Three types of good academic advisors


May 7, 2024


May 7, 2024

Good advisors

Innovators, educators, and entrepreneurs.

Innovator: good at finding the right thing to do. They have a clear vision of what important problems are. They are often smart people who deeply understand the problems they work on. Students learn a lot about their methodologies, visions, and ways of thinking/reasoning. Example: Mike Stonebraker.

Educator: good at teaching and empowering the students. They empower their student to reach their potential and to find what they are good at. They motivate their students and ignite their passions. Example: Remzi H. Arpaci-Dusseau(likely also Andrea C. Arpaci-Dusseau, but I haven’t worked with her).

Entrepreneur: good at resource acquisition and allocation. Students have enough resources to reach their potential. They connect people and match the right students with the right resources. Example: Aditya Akella.

A good advisor doesn’t necessarily have to be in only one category (e.g., advisors above span multiple categories). Still, a good advisor often has to be in at least one of the categories.

I’m privileged enough to have worked with all three types of good advisors; however, finding a good advisor requires a lot of luck and effort. Reality check: many faculty members (especially in prestigious universities) are not in any of the categories, and among them, most don’t even try to be a good advisor.

Signs of bad advisors

All happy families are alike; each unhappy family is unhappy in its own way. – Leo Tolstoy

Like unhappy families, bad advisors are pretty novel in their ways of being bad; we don’t summarize them here. Instead, we list some key symptoms of working with a bad advisor.

  1. Long time-to-recovery, i.e., too long to recover from a meeting with your advisor?

Regular meetings with your advisor can be stressful; often the time you need to prepare many slides, teach your advisor about your work, and try to get some feedback. Often, especially in the early stages of your Ph.D., you don’t have good presentation/communication skills to explain your work to your advisor. Your advisor can get impatient and think you are not progressing or working hard enough.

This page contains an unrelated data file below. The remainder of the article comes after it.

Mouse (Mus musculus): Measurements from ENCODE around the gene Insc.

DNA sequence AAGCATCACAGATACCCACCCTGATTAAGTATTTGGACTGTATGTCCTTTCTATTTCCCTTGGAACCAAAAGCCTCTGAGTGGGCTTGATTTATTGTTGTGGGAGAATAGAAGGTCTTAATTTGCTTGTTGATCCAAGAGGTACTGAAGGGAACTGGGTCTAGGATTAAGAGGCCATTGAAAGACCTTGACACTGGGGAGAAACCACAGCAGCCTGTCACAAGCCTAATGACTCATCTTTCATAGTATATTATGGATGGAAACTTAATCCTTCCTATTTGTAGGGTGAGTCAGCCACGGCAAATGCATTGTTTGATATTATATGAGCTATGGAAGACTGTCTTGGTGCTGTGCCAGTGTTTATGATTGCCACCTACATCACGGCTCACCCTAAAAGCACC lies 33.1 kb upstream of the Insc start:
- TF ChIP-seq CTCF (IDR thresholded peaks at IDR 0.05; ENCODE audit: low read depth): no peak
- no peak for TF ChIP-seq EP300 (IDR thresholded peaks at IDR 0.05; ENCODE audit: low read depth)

This can be frustrating and demotivating, and this pattern repeats every week. The question is, how long does it take to recover from this meeting? I have experienced that it can take a few hours, or even an entire day, to recover from the frustration and continue to work on my research. However, it does not have to be this way; a good advisor can motivate students and give concrete feedback to help them improve.

  1. Not being treated like a human, i.e., a tool/machine to generate papers.

Graduate students are first humans, then students, and then researchers, but never tools/machines to generate papers.

Most bad advisors treat their students as leverage to fulfill their own goals. They often have very concrete expectations from their students: publish X papers in Y top-tier conferences/journals and work on Z topics with W skill sets. They evaluate their student by whether they can meet those expectations; even worse, those expectations are often inexplicit and change over time.

If students lag behind expectations – which happens all the time – they are often blamed for not working hard enough or not being smart enough. Worse, they will be threatened to delay graduation, withdraw funding, or even be kicked out of the program. Even if students are on track, they are often not appreciated for their hard work and dedication. They are given more work to do, and the cycle repeats.

Graduate study is a long journey; without being treated like a real human, you feel suffering, lonely, and lost. But you deserve a supportive, fruitful, and enjoyable PhD study.

  1. Not aware of power dynamics, but you are my boss.

Many people dreamed an advisor-advisee relationship would be like a marriage partnership: they respect, trust, and work together to achieve common goals.

But that is never the case in reality; we should stop pretending and wake up from that dream. Advisors pay their students’ salaries, and they can decide whether they can graduate or not. The conversation between an advisor and a student is never equal, and the power dynamics are always there.

The real challenge is whether the advisor is aware of these power dynamics and how they use them. When in disagreement, does the student have the real freedom to say no? Does the advisor sincerely feel comfortable to be challenged? Navigating these power dynamics is art for both students and advisors, but it’s on the advisors to practice and ensure students feel safe and respected.


It’s easy to blame bad advisors, but it is hard not to become one.

I suffered a lot from bad advisors, but I often wonder if I can be better than them. Toxic advisors result from systematic academia problems, and changing the system is hard. That’s why good advisors are rare and worth being recognized and appreciated.

When pressured with tenure, funding, and publication, will I be as nice/patient/motivating/caring as I imagined myself to be?